Misunderstandings abound over the summit agenda.
Conceived with theatrical flourish by President Barack Obama last April, the Nuclear Security Summit (NSS) which gets under way here on Monday combines the pursuit of a serious agenda — how to physically secure sensitive nuclear materials around the world so that terrorists don't get hold of them —with an element of smoke and mirrors.
After all, many countries whose nuclear programmes, resources or ambitions should have led to an invite are not here, including Iran and North Korea. And many of those who say the world should do more for the physical protection of nuclear and radiological material – including the U.S. – have themselves not acceded to basic international agreements dealing with these issues such as the 2005 Amendment to the International Convention on the Physical Protection of Nuclear Material or the International Convention on the Suppression of Nuclear Terrorism.
Welcome though the heightened international focus on nuclear terrorism is, the high-profile nature of the summit — 37 of the participating 47 countries are represented at the level of President or Prime Minister — also helps draw the spotlight away from the threat posed to the world by the arsenals and doctrines of nuclear weapon states such as the U.S.
One year after publicly declaring himself in favour of a nuclear weapon-free world, for example, Mr. Obama unveiled a Nuclear Posture Review which continues to advocate their pre-emptive use.
Against this contradictory backdrop, it is hardly surprising that misunderstandings abound over what the summit is actually about. A leading British newspaper is calling it a summit on nuclear weapons and an Indian official suggested the summit might be a good occasion for India to roll out an updated version of the Rajiv Gandhi plan for global disarmament.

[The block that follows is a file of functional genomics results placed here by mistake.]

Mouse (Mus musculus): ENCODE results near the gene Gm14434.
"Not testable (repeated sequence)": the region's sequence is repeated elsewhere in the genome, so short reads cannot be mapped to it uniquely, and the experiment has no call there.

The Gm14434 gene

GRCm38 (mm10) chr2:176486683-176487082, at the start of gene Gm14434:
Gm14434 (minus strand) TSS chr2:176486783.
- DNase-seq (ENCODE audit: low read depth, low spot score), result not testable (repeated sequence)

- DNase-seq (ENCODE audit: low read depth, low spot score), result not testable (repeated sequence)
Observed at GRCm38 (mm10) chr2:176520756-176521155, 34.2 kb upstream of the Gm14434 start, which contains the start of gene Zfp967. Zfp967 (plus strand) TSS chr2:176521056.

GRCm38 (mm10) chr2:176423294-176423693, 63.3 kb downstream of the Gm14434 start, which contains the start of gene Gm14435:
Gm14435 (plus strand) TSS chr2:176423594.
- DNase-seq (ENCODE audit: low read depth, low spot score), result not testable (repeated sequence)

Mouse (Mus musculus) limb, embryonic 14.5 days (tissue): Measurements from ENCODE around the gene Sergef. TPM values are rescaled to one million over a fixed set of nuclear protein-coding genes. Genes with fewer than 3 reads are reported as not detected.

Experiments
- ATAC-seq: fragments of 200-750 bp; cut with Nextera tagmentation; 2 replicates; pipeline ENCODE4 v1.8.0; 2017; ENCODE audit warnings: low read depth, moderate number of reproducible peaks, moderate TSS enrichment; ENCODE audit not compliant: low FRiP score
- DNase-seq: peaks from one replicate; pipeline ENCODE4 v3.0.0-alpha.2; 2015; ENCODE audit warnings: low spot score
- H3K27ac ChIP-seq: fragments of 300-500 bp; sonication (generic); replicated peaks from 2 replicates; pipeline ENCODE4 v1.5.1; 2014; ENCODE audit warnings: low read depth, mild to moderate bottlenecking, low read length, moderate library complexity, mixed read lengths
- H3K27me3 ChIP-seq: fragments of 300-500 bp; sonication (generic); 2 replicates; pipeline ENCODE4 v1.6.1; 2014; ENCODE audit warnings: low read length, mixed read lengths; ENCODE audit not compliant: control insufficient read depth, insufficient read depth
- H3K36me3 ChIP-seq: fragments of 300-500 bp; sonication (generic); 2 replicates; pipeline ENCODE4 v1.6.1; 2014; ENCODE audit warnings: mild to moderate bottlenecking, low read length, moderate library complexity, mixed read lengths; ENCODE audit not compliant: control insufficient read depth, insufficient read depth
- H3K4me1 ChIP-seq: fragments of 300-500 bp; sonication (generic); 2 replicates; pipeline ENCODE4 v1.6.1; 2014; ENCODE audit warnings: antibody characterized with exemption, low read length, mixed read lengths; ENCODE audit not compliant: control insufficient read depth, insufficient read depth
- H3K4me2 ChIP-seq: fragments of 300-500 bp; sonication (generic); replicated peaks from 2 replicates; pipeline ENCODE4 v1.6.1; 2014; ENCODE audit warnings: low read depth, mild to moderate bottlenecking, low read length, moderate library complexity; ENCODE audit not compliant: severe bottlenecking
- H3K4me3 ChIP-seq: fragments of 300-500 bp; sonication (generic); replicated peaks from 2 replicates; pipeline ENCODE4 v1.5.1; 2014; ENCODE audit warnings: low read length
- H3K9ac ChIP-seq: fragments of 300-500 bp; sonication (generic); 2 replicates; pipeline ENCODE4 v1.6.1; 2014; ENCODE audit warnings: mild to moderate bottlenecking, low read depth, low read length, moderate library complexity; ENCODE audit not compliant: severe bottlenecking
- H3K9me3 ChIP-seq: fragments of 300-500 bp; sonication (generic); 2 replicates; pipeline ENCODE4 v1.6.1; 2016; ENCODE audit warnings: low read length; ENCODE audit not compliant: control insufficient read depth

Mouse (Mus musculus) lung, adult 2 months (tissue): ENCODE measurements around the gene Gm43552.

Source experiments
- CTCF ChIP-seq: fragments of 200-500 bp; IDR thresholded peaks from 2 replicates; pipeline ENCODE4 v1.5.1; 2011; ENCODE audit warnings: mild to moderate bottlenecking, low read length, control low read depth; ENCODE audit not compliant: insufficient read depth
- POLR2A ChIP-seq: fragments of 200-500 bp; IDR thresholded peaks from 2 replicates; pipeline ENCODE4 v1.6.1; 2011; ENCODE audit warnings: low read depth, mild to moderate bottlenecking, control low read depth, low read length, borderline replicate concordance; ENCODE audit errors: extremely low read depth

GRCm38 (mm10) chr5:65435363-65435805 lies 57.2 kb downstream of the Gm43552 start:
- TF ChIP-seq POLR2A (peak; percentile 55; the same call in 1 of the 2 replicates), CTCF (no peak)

A summit-eve statement prepared for Prime Minister Manmohan Singh, who arrived here on Saturday night, initially had him saying the NSS would focus on nuclear terrorism and the “proliferation of sensitive nuclear materials and technologies.”
The P word was later replaced with ‘security,' but its initial use betrayed a certain unfamiliarity within the government of what the Washington meeting is supposed to be about.
The truth is the NSS is not about high-octane subjects like nuclear weapons, non-proliferation, arms control or disarmament. Instead, it concerns something much more prosaic: the physical security of nuclear and radiological materials around the world. Materials which, if they fall into the hands of terrorists or criminals, could allow them to make or acquire a nuclear weapon or a dirty bomb.
Ironically, Indian officials who had taken part in the preparatory work for the summit had successfully warded off suggestions early on in the process that it deal not just with physical protection of nuclear material but also proliferation and interdiction-related issues.
Early attempts to bring in links to the Nuclear Non-proliferation Treaty, to which India is not a signatory, were resisted.
At other times, India joined together with the other nuclear weapon states to keep nuclear weapons out of the purview of the summit declaration. The consensus document – which will be released on Tuesday — speaks instead of keeping all nuclear material physically secure, regardless of how the state which owns it intends to use it.